“A few light taps upon the pane made me turn to the window. It had begun to snow again. I watched sleepily the flakes, silver and dark, falling obliquely against the lamplight. The time had come for me to set out on my journey westward. Yes, the newspapers were right: snow was general all over Ireland. It was falling on every part of the dark central plain, on the treeless hills, falling softly upon the Bog of Allen and, farther westward, softly falling into the dark mutinous Shannon waves. It was falling, too, upon every part of the lonely churchyard on the hill where Michael Furey lay buried. It lay thickly drifted on the crooked crosses and headstones, on the spears of the little gate, on the barren thorns. My soul swooned slowly as I heard the snow falling faintly through the universe and faintly falling, like the descent of their last end, upon all the living and the dead.”
No one in the theater was breathing. There was no clapping. We were utterly stunned there in our theater seats, facing the truth by which only moments in life itself or great art can wake us. I will never forget that chill-bumped moment, that beat before the place exploded and we were supposed to go out into the urban afternoon and hold on to our temporary transformation for what duration we could.
After being so moved in the theater, studying the unique Irish afternoon light on the treetops was all I was good for.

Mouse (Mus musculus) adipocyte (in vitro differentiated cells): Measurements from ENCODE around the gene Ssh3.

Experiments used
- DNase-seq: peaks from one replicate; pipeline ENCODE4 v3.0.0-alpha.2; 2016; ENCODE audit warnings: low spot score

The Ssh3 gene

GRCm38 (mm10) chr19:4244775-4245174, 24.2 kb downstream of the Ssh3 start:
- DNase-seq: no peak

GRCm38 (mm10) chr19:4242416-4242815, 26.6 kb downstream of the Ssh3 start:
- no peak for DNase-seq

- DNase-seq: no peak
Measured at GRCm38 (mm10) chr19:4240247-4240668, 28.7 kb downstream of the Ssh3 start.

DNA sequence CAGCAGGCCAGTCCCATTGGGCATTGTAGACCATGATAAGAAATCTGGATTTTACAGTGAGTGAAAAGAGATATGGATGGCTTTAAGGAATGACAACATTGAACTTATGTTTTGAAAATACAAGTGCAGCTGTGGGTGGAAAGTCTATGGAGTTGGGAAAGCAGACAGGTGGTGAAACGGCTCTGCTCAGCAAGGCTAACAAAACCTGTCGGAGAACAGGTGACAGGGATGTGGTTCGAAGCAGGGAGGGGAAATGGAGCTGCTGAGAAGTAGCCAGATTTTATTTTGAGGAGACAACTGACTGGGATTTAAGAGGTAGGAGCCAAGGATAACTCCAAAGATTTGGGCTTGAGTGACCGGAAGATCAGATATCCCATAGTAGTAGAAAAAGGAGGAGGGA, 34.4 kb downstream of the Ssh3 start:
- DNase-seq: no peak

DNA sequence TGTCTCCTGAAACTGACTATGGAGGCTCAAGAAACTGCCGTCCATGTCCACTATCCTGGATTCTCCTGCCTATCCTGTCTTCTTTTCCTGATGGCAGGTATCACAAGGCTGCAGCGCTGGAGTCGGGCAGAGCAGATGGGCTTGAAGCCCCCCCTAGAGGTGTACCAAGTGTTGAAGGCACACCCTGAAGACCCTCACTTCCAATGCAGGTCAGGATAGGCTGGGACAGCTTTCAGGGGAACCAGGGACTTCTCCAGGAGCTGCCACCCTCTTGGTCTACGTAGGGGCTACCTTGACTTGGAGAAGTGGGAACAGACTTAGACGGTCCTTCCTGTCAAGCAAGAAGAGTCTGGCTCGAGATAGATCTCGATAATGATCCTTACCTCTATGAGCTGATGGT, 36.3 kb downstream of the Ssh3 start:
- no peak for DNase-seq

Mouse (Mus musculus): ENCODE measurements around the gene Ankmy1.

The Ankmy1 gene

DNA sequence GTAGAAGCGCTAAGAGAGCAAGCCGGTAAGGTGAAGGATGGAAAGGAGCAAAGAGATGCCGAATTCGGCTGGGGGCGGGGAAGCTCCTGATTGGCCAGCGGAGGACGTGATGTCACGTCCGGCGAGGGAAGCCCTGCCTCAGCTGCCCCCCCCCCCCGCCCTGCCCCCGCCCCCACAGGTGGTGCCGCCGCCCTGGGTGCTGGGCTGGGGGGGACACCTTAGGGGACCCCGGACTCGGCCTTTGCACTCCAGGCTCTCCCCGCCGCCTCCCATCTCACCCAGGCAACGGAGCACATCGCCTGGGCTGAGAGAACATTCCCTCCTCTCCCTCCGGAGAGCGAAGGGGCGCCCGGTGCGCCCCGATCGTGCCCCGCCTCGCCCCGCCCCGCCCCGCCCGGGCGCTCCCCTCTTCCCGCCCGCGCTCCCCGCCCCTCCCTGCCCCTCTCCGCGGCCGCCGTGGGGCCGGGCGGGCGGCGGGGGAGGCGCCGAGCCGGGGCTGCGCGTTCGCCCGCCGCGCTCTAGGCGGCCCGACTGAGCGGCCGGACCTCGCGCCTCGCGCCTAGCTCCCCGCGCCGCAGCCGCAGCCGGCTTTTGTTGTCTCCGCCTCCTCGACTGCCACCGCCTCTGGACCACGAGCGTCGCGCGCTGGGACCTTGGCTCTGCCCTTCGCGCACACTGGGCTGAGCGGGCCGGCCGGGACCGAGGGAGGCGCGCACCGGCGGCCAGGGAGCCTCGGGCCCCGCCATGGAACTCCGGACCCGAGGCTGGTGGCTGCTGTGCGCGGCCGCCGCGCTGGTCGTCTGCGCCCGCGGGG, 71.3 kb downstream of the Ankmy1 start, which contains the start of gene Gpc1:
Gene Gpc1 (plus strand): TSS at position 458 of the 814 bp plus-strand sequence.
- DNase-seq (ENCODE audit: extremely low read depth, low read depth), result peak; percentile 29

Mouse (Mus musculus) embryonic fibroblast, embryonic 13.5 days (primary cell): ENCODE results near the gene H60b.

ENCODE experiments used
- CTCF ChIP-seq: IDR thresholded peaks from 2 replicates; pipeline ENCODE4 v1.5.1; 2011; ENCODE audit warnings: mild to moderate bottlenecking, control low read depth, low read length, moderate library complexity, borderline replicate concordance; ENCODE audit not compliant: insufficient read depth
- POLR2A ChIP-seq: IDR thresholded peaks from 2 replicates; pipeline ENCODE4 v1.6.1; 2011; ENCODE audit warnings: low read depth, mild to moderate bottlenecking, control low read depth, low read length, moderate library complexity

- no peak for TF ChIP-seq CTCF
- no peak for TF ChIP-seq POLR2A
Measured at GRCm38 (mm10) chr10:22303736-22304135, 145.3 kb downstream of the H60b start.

I returned each day to the Green for the beauty and the homage.
Among what rushes will they build,
By what lake's edge or pool
Delight men's eyes when I awake some day
To find they have flown away?
- William Butler Yeats, “The Wild Swans at Coole”
DAY TWO: I had pre-booked a tour to an ancient mound in the countryside, Newgrange, near the River Boyne. I can highly recommend Mary Gibbons Tours for fellow history buffs, as Mary lived up to her internet description beautifully. I did not even mind that she repeated herself often, also being “of a certain age.” She is a walking encyclopedia of Irish history, and Irish history has many stories to tell. I was also curious about my own Scots-Irish blood from my mother’s McCracken side. Mary described this group: James I of England lured Scottish immigrants to northern Ireland in the early 1600’s to insure that the landowners and tenants around Ulster were Protestant. Many of these Scots-Irish Presbyterians began immigrating to the thirteen American colonies in the eighteenth century, again for religious reasons. They are represented in the USA by frontiersman Davy Crockett, several presidents, and the genetically deficient of Appalachia!
I was also curious, being a fan of Yeats, to hear the dramatic tales, the “terrible beauty” of the Irish struggle for independence from England in the early 20th century.